May 01, 2019

The Communicator’s Guide to Public Speaking

Whether you’re speaking in front of a few of your colleagues, clients, or industry experts at a conference, public speaking is always a bit scary. Your palms sweat, voice shakes, and you can only imagine the worst: forgetting everything you’ve prepared. Although the common bit of nerves might happen at first, public speaking doesn’t have to be a frightening experience. In fact, it’s an important skill in the communications field that can take years to master. Here are Denterlein’s tips and exercises for mastering the art of public speaking.

Organize your ideas

Take the time to do your research and organize your notecards. The more you review, the better you’ll feel comfortable with the material. Planning your talking points in order can help the flow of the presentation and transform you into a confident public speaker.

Prepare and practice

Practice does not always make perfect. But being well-prepared with your materials and getting in the habit of speaking in front of an audience can release any anxiety that you might feel. Practice alone, in front of a mirror, or even with a friend to get familiar with talking out loud in a professional atmosphere.

Video Record yourself

With practice comes critique. Recording yourself can help identify your public speaking strengths and weaknesses. You may make great eye contact with your audience, but the pace of your speech might be a bit fast. This allows you to see and hear yourself from the audience’s perspective. Don’t be afraid to mark down what you need to work on, but also give yourself some credit where credit’s due!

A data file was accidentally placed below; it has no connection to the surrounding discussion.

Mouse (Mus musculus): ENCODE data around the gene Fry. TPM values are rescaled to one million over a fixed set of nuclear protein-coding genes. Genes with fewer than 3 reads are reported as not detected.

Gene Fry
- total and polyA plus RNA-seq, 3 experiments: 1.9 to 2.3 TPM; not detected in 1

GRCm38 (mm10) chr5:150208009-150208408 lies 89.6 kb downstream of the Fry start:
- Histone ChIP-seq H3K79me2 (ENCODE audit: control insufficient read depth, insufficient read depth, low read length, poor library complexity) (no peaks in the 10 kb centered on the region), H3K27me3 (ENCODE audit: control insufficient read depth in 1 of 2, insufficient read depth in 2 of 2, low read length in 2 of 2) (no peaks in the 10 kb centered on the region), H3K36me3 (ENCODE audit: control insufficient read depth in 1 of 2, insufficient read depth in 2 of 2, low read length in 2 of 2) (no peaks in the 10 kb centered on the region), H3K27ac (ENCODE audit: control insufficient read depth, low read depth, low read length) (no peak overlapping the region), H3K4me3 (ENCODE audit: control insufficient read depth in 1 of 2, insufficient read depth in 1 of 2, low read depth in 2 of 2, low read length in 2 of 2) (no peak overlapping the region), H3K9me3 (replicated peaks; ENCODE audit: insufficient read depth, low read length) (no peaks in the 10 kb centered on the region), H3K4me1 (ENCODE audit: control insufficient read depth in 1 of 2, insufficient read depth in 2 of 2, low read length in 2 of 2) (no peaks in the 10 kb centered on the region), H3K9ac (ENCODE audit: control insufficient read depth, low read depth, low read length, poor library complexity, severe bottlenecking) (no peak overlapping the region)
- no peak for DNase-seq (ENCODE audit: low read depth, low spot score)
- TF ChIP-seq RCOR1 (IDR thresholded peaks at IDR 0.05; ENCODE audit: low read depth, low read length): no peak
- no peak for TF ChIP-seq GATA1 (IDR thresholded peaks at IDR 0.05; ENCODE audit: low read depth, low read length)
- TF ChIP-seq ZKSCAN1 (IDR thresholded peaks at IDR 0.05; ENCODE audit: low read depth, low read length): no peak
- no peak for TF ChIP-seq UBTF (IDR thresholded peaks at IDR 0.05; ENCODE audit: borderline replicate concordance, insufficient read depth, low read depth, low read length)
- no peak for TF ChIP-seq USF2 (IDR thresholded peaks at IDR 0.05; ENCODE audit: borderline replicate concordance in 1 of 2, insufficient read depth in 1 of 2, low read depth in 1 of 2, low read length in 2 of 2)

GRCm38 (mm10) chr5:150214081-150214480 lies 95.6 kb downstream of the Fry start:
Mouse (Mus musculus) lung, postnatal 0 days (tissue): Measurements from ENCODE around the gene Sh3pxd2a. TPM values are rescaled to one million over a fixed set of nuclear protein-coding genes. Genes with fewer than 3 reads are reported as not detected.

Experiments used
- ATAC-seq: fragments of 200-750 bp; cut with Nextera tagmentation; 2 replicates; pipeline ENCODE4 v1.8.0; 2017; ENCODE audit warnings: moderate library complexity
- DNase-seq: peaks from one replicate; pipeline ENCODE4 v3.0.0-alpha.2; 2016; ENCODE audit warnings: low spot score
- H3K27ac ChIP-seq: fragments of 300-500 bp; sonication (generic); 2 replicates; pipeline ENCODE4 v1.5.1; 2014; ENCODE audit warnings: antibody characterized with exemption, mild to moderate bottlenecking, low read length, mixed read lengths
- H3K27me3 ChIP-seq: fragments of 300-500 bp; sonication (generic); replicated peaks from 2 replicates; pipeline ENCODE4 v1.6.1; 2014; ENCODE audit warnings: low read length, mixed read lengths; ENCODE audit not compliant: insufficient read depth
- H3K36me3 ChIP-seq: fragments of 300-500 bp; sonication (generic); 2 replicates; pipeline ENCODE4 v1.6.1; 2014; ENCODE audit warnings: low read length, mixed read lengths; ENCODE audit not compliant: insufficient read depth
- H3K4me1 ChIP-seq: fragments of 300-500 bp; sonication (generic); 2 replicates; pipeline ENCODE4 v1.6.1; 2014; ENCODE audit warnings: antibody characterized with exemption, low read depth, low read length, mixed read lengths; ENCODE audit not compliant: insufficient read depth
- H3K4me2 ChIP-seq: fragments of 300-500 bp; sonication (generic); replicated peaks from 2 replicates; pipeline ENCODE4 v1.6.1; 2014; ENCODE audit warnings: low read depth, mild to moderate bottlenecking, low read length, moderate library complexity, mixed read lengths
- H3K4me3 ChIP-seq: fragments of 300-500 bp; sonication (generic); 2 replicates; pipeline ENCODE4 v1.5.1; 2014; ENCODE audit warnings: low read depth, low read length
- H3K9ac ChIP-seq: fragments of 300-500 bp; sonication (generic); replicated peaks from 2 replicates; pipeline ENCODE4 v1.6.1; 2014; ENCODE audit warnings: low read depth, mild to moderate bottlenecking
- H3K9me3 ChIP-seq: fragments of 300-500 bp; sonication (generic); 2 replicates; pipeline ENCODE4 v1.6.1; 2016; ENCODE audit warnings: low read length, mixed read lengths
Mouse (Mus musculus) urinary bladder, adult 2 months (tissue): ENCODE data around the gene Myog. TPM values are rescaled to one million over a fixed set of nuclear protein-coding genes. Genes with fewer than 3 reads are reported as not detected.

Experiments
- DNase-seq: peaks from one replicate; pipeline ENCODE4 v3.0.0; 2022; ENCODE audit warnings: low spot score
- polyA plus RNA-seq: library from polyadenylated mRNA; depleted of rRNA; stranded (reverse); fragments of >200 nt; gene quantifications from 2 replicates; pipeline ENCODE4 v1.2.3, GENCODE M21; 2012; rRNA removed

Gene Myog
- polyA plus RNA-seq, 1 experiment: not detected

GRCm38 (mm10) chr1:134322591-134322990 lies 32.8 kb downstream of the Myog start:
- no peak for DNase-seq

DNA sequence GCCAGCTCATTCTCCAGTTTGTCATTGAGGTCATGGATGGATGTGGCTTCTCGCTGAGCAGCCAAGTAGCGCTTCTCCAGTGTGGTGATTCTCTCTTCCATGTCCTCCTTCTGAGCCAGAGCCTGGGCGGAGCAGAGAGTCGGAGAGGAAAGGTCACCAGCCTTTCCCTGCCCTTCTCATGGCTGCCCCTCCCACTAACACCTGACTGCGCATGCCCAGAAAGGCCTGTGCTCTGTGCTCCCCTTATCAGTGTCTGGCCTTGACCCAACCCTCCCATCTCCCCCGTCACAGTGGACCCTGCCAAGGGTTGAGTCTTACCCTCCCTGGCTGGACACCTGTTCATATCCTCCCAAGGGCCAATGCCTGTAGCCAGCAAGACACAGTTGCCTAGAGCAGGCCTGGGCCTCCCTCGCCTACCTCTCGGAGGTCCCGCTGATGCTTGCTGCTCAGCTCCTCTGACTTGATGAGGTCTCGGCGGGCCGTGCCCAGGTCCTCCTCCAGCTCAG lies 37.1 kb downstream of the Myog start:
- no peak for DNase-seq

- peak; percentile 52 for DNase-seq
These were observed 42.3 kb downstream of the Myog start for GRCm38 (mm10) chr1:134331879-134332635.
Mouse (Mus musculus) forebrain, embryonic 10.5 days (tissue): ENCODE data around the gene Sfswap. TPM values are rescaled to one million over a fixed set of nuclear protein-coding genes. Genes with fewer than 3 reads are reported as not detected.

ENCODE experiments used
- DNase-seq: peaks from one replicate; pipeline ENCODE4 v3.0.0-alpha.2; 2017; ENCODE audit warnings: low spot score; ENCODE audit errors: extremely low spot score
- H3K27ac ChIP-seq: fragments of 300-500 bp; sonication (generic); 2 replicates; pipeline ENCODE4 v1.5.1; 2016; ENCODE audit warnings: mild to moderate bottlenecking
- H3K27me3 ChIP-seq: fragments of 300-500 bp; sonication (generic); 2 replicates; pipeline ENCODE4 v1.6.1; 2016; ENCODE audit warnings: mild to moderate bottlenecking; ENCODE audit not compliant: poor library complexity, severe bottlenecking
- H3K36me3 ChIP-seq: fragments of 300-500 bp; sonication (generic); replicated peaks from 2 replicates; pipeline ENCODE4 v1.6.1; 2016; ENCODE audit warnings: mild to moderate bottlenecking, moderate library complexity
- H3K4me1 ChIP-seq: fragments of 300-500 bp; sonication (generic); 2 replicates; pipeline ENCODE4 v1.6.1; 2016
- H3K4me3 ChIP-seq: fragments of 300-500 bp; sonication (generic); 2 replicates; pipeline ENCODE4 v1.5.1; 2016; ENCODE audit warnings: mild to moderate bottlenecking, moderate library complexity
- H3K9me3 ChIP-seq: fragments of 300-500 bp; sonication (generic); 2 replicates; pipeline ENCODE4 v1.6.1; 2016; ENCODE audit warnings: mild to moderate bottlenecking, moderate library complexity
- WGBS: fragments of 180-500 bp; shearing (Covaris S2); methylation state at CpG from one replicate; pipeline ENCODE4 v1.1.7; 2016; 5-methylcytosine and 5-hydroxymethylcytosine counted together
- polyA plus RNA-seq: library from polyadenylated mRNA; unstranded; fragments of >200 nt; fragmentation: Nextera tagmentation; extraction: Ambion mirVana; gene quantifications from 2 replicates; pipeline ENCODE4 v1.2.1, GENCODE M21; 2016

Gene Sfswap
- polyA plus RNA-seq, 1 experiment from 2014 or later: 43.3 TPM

Perfect your posture

Take into consideration your posture when public speaking; shoulders back, chest out, chin up, and top it off with a smile. Good posture opens your diaphragm so your audience in the back of the room can hear you, whether you’re sitting up tall in a chair or standing up on a stage. And it might even eliminate some of the shaky voice symptoms of stage fright.

Speak from talking points

While it may be important to have your notes or PowerPoint in front of you it’s also important to connect to your audience. When preparing and practicing, determine your main points and outline them—don’t read from them. A confident and well-prepared delivery from talking points will keep your planned presentation flowing and your audience engaged.

Breathe and relax—you’ll be a natural in no time.

As communicators, you would think that we’d be experts at public speaking. While it comes naturally to some communicators, it’s a work in progress for others. Focus on your breathing and remember everything you practiced. Soon you’ll be commanding the room with the energy and charisma of a confident public speaker.

By Alexa Zeoli, Account Coordinator